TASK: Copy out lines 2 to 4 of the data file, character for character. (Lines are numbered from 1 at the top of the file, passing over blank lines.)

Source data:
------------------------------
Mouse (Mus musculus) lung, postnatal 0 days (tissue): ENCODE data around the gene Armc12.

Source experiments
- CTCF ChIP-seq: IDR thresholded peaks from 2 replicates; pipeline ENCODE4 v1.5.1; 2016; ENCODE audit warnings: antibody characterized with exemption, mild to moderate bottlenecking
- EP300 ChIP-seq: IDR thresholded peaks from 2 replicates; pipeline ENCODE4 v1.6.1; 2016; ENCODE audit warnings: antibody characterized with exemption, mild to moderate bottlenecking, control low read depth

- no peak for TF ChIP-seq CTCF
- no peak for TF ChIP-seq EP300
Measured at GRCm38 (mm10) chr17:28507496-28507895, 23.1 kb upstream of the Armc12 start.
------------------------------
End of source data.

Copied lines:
Source experiments
- CTCF ChIP-seq: IDR thresholded peaks from 2 replicates; pipeline ENCODE4 v1.5.1; 2016; ENCODE audit warnings: antibody characterized with exemption, mild to moderate bottlenecking
- EP300 ChIP-seq: IDR thresholded peaks from 2 replicates; pipeline ENCODE4 v1.6.1; 2016; ENCODE audit warnings: antibody characterized with exemption, mild to moderate bottlenecking, control low read depth